My family is from a small village in Canada called Saint-Raphaël. The village is north of Québec City. As a child, I remember this tiny town and other small towns like it, that were very modest but the churches very grand. When we went inside some of the churches, I felt like I was transported into another world, or as if I was inside a jewelry box. I was enchanted by the detail of the gold encrusted architecture and candles. It was more than I could take in visually. We visited large cathedrals in Quebec City, and the size and grandeur were overwhelming. The pillars evoked the feeling of being in a forest where I could get lost for days.
I had a similar experience when I visited Tuscany. While exploring the hot and noisy towns in the summer, I stopped in several cathedrals. The feeling of being transported from the worldly to other worldly was the same. I felt enveloped by the cool darkness and musty smells of the spaces, and I felt the weight of the history and tradition of the centuries-old Christian art and architectural structures of the Renaissance.
When I visited New Mexico last year, I was also struck by the churches I visited--especially the revered pilgrimage site Santuario de Chimayo. In this church, however, I was not impressed by the ornamentation and glittering gold architecture, but by the simplicity and primitive art in the wooden interior. This space is historically rich, but it’s the simplicity that makes it just as evocative as the churches I described in Canada and Tuscany.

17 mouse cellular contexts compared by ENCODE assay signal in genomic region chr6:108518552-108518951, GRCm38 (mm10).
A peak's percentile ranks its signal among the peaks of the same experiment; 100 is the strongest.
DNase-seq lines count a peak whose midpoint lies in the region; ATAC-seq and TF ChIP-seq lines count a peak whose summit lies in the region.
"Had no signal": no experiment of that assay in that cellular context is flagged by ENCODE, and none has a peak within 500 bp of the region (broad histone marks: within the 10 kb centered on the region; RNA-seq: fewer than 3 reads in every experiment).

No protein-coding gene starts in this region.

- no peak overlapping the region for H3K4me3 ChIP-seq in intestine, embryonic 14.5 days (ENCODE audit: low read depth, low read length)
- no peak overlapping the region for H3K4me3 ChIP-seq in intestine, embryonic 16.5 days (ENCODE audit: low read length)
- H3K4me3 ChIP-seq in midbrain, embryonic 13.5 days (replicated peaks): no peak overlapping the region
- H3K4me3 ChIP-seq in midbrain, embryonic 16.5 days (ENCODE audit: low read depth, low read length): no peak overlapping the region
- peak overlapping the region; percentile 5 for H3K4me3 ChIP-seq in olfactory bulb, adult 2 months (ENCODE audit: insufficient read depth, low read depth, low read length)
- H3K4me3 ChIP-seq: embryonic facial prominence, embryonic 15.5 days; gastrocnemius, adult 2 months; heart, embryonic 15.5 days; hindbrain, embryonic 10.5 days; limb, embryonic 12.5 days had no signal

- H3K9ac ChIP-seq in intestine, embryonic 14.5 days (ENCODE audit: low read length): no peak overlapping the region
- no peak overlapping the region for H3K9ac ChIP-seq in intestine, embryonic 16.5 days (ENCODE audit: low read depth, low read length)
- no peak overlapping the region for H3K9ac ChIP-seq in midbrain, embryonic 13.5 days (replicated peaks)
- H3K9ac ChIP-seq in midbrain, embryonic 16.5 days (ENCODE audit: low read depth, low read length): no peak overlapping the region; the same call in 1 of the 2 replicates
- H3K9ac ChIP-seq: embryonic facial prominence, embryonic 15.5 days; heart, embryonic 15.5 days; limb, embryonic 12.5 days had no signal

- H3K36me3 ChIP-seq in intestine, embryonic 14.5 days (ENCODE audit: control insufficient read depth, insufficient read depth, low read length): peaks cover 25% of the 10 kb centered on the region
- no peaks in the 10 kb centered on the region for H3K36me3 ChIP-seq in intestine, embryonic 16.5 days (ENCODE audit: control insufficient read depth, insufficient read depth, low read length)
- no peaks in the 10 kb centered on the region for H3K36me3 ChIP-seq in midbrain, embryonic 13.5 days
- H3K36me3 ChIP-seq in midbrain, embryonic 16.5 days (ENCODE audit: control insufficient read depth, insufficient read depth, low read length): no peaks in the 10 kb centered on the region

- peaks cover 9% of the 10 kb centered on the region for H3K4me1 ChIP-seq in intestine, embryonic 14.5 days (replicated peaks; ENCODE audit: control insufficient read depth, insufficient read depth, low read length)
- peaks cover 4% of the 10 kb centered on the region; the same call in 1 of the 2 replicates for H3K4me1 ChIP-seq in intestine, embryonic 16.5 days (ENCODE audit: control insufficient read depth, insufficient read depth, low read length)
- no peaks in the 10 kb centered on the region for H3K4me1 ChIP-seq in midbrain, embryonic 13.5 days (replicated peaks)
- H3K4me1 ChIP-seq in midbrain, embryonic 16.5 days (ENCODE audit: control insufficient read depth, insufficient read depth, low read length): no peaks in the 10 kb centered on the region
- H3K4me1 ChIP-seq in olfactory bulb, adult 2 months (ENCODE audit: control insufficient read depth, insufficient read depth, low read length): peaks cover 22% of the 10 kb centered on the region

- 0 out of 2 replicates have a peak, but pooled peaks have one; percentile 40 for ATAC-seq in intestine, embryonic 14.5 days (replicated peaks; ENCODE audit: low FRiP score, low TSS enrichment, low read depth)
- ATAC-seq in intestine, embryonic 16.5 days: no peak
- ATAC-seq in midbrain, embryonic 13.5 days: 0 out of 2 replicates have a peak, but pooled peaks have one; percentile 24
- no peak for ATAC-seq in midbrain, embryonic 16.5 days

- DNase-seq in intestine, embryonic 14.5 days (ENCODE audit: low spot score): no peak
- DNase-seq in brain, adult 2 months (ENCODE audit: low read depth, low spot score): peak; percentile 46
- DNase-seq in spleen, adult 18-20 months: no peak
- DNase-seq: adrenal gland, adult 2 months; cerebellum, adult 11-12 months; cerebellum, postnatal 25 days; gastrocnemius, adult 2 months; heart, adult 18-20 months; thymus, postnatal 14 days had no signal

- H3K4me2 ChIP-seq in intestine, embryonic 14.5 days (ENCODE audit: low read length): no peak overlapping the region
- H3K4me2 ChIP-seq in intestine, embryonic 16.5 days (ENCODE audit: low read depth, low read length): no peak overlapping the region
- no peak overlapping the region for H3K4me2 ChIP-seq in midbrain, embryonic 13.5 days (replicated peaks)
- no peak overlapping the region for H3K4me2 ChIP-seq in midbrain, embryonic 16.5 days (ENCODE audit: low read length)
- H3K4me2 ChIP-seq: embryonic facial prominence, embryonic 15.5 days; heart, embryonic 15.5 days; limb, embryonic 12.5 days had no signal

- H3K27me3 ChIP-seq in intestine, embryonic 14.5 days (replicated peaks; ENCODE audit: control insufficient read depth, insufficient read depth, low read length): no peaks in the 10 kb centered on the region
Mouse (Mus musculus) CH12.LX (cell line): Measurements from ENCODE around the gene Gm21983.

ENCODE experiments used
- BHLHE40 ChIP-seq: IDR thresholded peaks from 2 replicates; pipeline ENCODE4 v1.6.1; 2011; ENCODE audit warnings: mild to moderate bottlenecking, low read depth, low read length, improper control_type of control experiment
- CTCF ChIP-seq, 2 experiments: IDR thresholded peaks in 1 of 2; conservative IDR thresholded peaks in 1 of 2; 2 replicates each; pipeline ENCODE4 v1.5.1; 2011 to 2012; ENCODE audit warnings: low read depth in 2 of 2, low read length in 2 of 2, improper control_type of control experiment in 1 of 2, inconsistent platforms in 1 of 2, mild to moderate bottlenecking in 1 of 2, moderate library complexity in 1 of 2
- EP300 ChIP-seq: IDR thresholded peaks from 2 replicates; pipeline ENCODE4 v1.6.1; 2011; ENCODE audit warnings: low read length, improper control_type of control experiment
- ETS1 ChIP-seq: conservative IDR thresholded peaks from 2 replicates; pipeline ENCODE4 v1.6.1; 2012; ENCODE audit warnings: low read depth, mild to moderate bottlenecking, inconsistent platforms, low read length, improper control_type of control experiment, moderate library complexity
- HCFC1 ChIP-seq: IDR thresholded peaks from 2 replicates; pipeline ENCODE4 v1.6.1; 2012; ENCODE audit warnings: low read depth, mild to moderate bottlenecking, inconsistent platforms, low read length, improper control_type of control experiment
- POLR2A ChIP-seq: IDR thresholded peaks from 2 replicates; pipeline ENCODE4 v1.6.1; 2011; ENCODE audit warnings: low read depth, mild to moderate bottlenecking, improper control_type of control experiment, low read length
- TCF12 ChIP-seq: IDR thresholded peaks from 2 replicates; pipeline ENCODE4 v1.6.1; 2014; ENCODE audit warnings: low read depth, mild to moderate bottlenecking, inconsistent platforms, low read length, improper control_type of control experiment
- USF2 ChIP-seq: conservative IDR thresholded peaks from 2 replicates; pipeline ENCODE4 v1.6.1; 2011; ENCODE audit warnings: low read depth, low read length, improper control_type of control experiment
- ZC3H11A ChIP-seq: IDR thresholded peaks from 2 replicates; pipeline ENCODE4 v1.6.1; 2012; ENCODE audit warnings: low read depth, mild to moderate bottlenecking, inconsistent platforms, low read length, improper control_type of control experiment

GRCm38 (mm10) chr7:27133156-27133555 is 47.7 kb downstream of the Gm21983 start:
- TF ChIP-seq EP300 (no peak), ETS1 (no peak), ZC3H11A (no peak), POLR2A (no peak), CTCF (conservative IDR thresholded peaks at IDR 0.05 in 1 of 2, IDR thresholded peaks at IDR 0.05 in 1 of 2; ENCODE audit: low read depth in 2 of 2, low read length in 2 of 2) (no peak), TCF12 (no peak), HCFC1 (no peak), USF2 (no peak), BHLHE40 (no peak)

If it’s possible to travel, I would like to spend an extended time in Spain exploring the sacred architecture of not only the churches, but the mosques and synagogues. As a lifelong student and painter of expressionism, I plan to spend part of the time in Toledo studying the paintings of El Greco.
The painting, above, called "Sanctuary" , was inspired by my exploration of sacred architecture. It was recently sold by The District Gallery in Knoxville, TN.
- Through my paintings, I have become attentive to the splendid drama of my everyday world; how light hangs on a tree or building, the movement or stillness of water passing under a bridge, the mystery of a tunnel, a church interior or the grit of a train yard. My work is contemporary but takes cues from painters of the past.